ogy in which religion and nationality were inseparable, he was one of the first
intellectuals in Croatia to suggest that the ‘South Slav Question’ was in essence a
religious question. Superficially at least, this may not have seemed like a radical
departure from their earlier position – after all, they had previously claimed that
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Croats and Serbs were ‘tribes’ of the same people, and now that the Orthodox
were simply ‘Croats’ rather than ‘Yugoslavs’ – but in actual fact, it was a serious
digression which betrayed a far less tolerant and inclusive position on the ques-
tions of nation and identity.
Although the Catholic movement desired independence, it maintained
certain reservations about Nazism and Fascism. For the Catholic intelligentsia
the Catholic Church, rather than Nazism or Fascism, was the only bulwark
against Communism. When Ivan Oršanic´ wrote of the Bolshevik Revolution
o
acsrn
[] cau
[e]t

and its assault against ‘cultured Europe’, he saw Europe’s salvation not in
Nazism or Fascism, but in the tenets of Catholicism.55 Another Catholic intellec-
tual, Don Ivo Guberina, writing about the German invasion of Poland in 1939,
saw the Polish defeat as a Catholic tragedy: ‘The responsibility for this [tragedy]
lies in the very system of National Socialism, towards which we as Catholics
have and must have our reservations’.56 A series of Catholic editorials in 1938–
39 dismissed Nazi racial theories as unscientific and morally ‘completely
wrong’, cautioned against ‘the danger of false theories about race and blood’
and noted that the Church ‘categorically condemns the National Socialist world
view’.57 The Francophile Catholic intellectual, Krsto Spalatin, writing about the
defeat of Catholic France in 1940, pondered whether democracy, moral bank-
ruptcy, ‘unbridled individualism’ or a combination of these factors was to
blame.

In the chaos of contemporary life, in the confusion and conflict of political


interests, it was hitherto difficult, and remains difficult today, to discern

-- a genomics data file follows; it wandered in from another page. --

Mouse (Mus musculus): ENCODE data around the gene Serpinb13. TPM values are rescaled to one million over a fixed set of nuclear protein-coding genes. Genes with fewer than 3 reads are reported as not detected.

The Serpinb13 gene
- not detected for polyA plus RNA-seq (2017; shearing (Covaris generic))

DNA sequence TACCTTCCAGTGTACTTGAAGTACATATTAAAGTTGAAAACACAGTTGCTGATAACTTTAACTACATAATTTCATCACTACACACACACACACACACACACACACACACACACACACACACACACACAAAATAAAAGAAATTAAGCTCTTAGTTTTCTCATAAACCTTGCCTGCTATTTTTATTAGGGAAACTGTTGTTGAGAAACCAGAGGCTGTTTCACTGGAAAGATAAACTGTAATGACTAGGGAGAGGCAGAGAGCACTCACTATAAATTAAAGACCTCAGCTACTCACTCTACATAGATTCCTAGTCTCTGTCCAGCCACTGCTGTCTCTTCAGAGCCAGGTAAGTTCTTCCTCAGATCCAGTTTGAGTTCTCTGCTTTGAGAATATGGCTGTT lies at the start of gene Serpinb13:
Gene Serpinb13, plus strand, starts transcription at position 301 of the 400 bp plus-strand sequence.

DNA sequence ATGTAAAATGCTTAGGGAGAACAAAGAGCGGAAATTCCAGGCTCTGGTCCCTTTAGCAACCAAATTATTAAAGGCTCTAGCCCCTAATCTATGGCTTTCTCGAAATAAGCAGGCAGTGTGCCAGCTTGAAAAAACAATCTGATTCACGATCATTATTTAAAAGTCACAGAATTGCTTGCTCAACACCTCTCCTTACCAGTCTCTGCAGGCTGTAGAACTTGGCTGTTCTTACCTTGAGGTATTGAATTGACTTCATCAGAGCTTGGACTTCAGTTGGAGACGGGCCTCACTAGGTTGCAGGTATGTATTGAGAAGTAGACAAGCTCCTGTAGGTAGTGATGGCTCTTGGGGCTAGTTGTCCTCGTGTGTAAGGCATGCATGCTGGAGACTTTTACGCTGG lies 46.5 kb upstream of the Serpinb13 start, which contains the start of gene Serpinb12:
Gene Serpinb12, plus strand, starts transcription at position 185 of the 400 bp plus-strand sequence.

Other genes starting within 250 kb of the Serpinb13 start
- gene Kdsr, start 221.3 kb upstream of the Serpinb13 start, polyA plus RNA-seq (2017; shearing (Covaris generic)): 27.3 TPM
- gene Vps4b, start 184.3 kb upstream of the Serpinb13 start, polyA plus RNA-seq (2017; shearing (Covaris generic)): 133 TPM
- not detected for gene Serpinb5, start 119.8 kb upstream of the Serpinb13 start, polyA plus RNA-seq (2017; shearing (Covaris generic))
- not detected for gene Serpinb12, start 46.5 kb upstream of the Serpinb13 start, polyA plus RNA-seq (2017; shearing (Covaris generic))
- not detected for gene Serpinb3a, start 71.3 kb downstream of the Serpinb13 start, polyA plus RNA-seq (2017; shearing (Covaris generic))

the new order, the new world. Daily we listen to some sonorous declara-
tions about the new order, about the new Europe. The certain collapse of
capitalism and egotistical individualism is opined, but it is in no way
clear, how a new world will be built on these ruins. Both sides [Fascism
and Communism] are destroying the old and promising something new.
Both refer to the principles of justice, freedom and order. As if we are
going at once to cross over from the chaotic present to a better, to an
ordered future. As if a new political arrangement of the world will bring
also a new man. This is, regrettably, a facile illusion.
Radical Catholicism and Fascism in Croatia 393

Where Spalatin and many like him saw salvation, for France and Europe, was in
the Catholic Church. Vichy France was now ‘seeking new paths to Christianity.
Besides materialism, which has found its perfected form in Marxism, there is no
other platform on which a new world could be built … we have only Christ and
Marx’. Family, Fatherland and God were the only viable principles of any new
order.58 Spalatin’s and Guberina’s words reveal serious misgivings, feelings
shared by many intellectuals of the Catholic persuasion about the Nazi New
Order. They rejected Nazism’s atheism, its cult of the racially pure Übermensch,
and its cult of the secular state. What blinded them to the perils of Nazism was
their conviction that Axis support was the sine qua non of Croatian independence.

Radical Catholicism, the Ustaše and the Independent State of Croatia,


oan
rcs][

1941–1945